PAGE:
1.2.a Add and remove VLANs on a trunk
By default trunks allow traffic on VLAN’s 1 to 1005 to pass through them with no additional config.
You can also configure trunk ports to allow traffic from only specific VLANs.
Example: Adding a range of interfaces to a port can be done as follows
SW1(config)# interface range fastethernet 0/10 – 15
SW1(config-if)# switchport access vlan 2
SW1(config-if)# switchport mode access
1.2.b DTP and VTP (v1&v2)
VTP stands for VLAN Trunking Protocol. It’s a Cisco proprietary protocol on Cisco switches that advertises all of the VLANs configured on a switch. (Something about Vlan number command).
There are three VTP modes that can be used:
Server: This is the mode that a Cisco switch has enabled by default. It is required that at least one switch have server mode switched on in a network is implemented. It allows the user to creat, modify or delete and VLA in the VTP domain. Changes are then advertised out to the VTP domain.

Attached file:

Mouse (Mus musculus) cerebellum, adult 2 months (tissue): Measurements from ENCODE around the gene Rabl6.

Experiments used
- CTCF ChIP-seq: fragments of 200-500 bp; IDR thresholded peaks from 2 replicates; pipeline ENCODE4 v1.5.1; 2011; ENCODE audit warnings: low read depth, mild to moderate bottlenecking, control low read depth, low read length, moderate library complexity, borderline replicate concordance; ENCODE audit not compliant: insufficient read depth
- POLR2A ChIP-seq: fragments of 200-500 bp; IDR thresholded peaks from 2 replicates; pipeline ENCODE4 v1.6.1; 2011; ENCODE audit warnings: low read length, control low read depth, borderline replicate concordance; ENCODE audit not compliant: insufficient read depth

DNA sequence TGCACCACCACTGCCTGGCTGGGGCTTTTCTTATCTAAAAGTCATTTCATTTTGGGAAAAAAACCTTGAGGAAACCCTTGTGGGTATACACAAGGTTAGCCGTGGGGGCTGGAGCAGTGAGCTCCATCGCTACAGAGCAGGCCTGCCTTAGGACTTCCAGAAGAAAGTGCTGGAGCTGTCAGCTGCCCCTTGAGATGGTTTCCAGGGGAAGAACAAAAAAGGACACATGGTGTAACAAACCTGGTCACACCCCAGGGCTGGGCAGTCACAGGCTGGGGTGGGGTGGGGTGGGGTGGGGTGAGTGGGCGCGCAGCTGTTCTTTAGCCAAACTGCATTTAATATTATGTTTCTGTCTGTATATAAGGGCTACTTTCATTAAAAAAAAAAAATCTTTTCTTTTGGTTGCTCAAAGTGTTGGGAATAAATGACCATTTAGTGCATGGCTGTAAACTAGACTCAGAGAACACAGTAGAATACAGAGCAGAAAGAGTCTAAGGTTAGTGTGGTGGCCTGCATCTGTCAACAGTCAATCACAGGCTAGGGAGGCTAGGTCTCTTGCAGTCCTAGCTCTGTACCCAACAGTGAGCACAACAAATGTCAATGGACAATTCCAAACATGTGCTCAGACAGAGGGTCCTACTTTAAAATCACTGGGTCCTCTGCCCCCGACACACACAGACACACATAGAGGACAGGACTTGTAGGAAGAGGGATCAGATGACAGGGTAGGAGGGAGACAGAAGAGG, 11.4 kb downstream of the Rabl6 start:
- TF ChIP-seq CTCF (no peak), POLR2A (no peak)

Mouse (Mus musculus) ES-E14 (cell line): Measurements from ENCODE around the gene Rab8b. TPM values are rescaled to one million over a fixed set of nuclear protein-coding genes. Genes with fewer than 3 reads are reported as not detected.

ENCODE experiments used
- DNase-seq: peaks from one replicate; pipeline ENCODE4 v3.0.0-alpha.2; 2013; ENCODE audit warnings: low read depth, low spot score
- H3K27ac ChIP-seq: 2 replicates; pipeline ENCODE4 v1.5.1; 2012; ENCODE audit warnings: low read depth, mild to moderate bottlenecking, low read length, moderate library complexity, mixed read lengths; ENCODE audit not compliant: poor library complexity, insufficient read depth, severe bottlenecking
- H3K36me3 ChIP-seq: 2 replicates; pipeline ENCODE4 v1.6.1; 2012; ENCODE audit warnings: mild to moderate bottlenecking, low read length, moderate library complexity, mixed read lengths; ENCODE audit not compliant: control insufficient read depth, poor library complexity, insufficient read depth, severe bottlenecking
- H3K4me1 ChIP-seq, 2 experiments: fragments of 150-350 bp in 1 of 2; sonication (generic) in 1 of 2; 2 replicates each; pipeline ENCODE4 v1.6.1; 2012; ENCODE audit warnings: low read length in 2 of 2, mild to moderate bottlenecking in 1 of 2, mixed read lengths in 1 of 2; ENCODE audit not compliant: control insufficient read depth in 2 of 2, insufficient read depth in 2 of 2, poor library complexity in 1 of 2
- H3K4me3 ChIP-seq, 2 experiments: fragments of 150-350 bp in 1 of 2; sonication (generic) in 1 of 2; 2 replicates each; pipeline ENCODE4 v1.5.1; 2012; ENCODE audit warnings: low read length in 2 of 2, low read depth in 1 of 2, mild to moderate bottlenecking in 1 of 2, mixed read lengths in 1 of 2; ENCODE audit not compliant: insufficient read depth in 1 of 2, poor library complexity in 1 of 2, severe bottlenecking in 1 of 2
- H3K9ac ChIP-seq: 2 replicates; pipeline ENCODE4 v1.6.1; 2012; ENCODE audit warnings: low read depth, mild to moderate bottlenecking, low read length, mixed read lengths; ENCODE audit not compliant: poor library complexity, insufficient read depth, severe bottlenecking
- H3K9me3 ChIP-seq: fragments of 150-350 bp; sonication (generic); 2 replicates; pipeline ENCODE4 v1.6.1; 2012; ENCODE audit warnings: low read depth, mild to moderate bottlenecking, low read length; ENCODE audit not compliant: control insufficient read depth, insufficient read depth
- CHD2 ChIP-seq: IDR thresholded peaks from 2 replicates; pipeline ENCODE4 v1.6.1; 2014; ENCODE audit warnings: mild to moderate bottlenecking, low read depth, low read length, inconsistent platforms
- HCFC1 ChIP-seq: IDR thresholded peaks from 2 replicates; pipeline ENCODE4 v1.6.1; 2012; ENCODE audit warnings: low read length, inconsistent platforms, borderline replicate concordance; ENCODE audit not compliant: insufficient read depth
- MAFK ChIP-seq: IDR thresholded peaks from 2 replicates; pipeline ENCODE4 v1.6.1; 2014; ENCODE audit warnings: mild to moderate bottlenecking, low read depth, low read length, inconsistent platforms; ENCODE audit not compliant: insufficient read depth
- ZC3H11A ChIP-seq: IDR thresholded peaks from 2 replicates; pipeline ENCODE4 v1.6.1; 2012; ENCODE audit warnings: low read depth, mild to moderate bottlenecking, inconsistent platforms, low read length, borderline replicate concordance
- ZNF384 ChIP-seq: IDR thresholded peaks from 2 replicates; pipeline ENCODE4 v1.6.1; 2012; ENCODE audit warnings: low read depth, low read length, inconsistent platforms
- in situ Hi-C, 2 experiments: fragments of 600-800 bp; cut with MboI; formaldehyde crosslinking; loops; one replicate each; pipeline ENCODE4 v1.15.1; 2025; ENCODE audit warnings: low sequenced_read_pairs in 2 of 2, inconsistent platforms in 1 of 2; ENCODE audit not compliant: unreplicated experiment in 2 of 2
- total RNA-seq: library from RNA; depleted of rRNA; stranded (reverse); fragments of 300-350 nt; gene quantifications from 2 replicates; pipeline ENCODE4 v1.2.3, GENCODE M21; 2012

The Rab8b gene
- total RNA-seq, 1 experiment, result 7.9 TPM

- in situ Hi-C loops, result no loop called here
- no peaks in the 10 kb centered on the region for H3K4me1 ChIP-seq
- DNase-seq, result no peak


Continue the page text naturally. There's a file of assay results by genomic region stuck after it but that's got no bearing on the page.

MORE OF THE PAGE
Transparent: VTP can be essentially turned off by running the vtp mode transparent command. When in this mode you can still configure standard and extended range VLANs for the device that’s in transparent mode – but nothing that you implement will be pushed out anywhere else, and you will not accept any VTP information from other switches.
Client: Switches operating in client mode store the same VTP information as switches that are in server mode. They recieve the advertisments that come from server devices, however they are unable to modify any VTP information.
Leaning: Another state in which switch frames that pass through a switch are exammined and MAC addresses are learned. It is not a valid mode for VTP configuration.
DTP stands for Dynamic Trunking Protocol. There are two modes that it can be in when negotiating a trunk connection:
Auto – A port set to Auto will operate in access mode unless a neighbouring interface wants it to be a trunk port
Desirable – Ports set to Desirable will actively negotiate a trunk connection with a neighbouring interface.